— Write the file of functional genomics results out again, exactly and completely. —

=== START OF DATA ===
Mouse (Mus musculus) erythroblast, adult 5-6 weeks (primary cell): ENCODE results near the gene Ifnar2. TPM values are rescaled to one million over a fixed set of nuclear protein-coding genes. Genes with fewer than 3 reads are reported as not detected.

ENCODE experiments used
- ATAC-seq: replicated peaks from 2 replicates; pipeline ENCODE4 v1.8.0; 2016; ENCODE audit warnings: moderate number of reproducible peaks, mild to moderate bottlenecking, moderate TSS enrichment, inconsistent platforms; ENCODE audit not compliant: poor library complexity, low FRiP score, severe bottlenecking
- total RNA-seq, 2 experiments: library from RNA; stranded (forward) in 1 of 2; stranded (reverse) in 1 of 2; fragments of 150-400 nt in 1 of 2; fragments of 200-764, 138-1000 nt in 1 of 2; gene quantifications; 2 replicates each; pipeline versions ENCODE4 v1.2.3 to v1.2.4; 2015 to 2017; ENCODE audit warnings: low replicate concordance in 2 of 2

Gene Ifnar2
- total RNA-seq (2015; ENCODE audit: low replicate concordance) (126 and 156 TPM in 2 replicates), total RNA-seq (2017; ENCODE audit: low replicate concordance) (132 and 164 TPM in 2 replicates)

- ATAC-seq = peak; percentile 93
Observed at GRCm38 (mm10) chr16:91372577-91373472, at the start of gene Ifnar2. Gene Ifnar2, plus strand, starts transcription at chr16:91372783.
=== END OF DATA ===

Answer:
Mouse (Mus musculus) erythroblast, adult 5-6 weeks (primary cell): ENCODE results near the gene Ifnar2. TPM values are rescaled to one million over a fixed set of nuclear protein-coding genes. Genes with fewer than 3 reads are reported as not detected.

ENCODE experiments used
- ATAC-seq: replicated peaks from 2 replicates; pipeline ENCODE4 v1.8.0; 2016; ENCODE audit warnings: moderate number of reproducible peaks, mild to moderate bottlenecking, moderate TSS enrichment, inconsistent platforms; ENCODE audit not compliant: poor library complexity, low FRiP score, severe bottlenecking
- total RNA-seq, 2 experiments: library from RNA; stranded (forward) in 1 of 2; stranded (reverse) in 1 of 2; fragments of 150-400 nt in 1 of 2; fragments of 200-764, 138-1000 nt in 1 of 2; gene quantifications; 2 replicates each; pipeline versions ENCODE4 v1.2.3 to v1.2.4; 2015 to 2017; ENCODE audit warnings: low replicate concordance in 2 of 2

Gene Ifnar2
- total RNA-seq (2015; ENCODE audit: low replicate concordance) (126 and 156 TPM in 2 replicates), total RNA-seq (2017; ENCODE audit: low replicate concordance) (132 and 164 TPM in 2 replicates)

- ATAC-seq = peak; percentile 93
Observed at GRCm38 (mm10) chr16:91372577-91373472, at the start of gene Ifnar2. Gene Ifnar2, plus strand, starts transcription at chr16:91372783.